Boardman biorefinery gets $11 million USDA backing

Boardman biorefinery gets $11 million USDA backing

The U.S. Department of Agriculture is stepping up with an $11 million loan to build a new biorefinery in Boardman.


By:  GEORGE PLAVEN

With financing in place, a Minnesota-based energy company plans to build its first commercial refinery that will transform farm waste into natural gas and liquid fertilizer at the Port of Morrow.

Novus Energy has received an $11 million loan guarantee from the U.S. Department of Agriculture’s biorefinery assistance program. Oregon Sen. Jeff Merkley and USDA Rural Development Undersecretary Lisa Mensah made the announcement Friday in Portland.

“This biorefinery will spur economic development, create new jobs and provide new markets for farm commodities in rural Oregon,” Mensah said.

Novus plans to take 750 tons of food waste every day — things like potato peels, onion skins and dairy manure — and convert it into renewable gas at the facility. By allowing the scraps to ferment in tanks, organic material breaks down and releases methane that can be captured and stored.

Joe Burke, Novus president and CEO, said the company has found a way to make that process 40 percent more efficient and is now ready for commercial-scale production. The USDA loan was critical to making the project a reality, Burke said.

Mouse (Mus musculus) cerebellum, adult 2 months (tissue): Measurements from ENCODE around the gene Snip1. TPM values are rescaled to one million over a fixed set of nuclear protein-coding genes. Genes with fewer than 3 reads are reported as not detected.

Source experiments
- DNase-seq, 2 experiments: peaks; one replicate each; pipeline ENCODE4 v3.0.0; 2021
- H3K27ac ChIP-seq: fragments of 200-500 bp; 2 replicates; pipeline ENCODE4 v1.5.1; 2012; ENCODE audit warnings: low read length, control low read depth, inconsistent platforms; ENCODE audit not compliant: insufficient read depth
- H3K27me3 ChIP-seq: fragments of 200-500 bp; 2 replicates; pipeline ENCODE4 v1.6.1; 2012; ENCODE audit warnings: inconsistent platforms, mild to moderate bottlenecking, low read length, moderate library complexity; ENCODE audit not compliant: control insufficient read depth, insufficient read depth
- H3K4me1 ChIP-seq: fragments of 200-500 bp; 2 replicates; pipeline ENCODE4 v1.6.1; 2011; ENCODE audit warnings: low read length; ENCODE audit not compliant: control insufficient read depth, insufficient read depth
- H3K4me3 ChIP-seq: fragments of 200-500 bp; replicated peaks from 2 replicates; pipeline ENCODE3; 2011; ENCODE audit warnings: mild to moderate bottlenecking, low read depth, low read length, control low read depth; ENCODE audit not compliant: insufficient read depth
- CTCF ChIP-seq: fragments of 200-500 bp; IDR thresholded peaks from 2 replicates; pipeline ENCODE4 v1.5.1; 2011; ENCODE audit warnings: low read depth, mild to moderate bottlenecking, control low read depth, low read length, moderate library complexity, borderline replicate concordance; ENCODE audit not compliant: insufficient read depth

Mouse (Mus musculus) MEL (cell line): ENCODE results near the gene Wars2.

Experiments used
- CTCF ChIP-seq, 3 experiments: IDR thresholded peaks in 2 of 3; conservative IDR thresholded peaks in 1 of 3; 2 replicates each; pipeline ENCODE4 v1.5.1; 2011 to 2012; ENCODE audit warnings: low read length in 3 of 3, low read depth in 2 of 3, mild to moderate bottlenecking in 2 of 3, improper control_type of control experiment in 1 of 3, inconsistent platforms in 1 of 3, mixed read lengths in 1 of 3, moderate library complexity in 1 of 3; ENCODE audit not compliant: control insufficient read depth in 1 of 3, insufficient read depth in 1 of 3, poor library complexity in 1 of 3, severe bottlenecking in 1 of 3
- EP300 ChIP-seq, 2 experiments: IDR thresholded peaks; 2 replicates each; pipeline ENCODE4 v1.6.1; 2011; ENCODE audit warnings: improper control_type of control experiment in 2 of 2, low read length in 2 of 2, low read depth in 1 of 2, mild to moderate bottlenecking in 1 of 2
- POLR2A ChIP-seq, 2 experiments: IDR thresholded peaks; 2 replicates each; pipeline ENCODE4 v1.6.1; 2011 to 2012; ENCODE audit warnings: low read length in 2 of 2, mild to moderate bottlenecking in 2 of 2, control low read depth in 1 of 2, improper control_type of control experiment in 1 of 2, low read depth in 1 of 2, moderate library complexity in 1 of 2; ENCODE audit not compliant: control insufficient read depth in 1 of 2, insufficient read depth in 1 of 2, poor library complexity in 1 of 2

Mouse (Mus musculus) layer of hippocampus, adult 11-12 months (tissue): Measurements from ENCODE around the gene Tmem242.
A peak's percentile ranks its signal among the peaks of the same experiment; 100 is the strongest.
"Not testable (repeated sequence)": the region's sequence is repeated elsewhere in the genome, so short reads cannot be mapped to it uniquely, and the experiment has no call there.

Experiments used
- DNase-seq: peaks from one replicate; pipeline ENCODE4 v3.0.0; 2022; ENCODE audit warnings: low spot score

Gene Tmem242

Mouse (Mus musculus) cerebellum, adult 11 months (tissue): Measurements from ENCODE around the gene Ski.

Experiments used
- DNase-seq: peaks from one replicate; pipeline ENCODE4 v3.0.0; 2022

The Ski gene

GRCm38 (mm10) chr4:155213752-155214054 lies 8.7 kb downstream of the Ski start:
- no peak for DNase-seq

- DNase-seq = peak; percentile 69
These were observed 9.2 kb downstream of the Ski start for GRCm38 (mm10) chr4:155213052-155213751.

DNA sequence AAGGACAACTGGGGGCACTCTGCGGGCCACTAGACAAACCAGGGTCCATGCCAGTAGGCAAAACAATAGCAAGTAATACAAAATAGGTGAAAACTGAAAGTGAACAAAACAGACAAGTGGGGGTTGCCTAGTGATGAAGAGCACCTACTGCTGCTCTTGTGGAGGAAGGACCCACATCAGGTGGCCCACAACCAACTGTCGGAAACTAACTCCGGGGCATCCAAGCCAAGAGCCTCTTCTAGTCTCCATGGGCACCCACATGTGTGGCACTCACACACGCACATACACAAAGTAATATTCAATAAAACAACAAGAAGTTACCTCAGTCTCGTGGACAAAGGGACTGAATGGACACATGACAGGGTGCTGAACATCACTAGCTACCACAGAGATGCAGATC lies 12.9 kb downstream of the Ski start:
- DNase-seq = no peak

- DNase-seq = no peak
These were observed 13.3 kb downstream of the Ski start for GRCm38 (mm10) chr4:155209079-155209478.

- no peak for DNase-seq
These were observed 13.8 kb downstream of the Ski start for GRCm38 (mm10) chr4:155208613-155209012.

“We just can’t wait to go to the next step,” he said.

Novus has spent several years in Eastern Oregon, conducting small-scale tests using local food waste inside a retrofitted semi-trailer. Burke said he has been working on and off for three years toward a commercial refinery at the Port of Morrow.

The issue ultimately came down to financing. Despite successful tests, Burke said banks wouldn’t lend them money. However, the 2014 Farm Bill expanded the USDA’s biorefinery program to allow the agency to invest in advanced biofuels and renewable chemicals.

Mensah said Novus is one of the first companies to receive a loan under that expansion.

“It’s a very competitive program,” Mensah told the East Oregonian. “We are pleased to see this innovation happening in rural America.”

Novus will break ground on its facility at the port later this summer, Burke said, which will be located near Boardman Foods. The total cost is $25 million, and the plant will provide 5-10 permanent, full-time jobs.

At full operation, Novus will produce 3.8 million cubic feet of renewable gas each day. That’s more than 28 million gallons, which will be pumped directly into the Cascade pipeline on their property. A subsidiary of BP is signed on to buy the fuel.

The plant will also generate 350 gallons of liquid fertilizer daily.

“We’re taking waste and turning it into valuable resources. We’re very excited about that,” Burke said.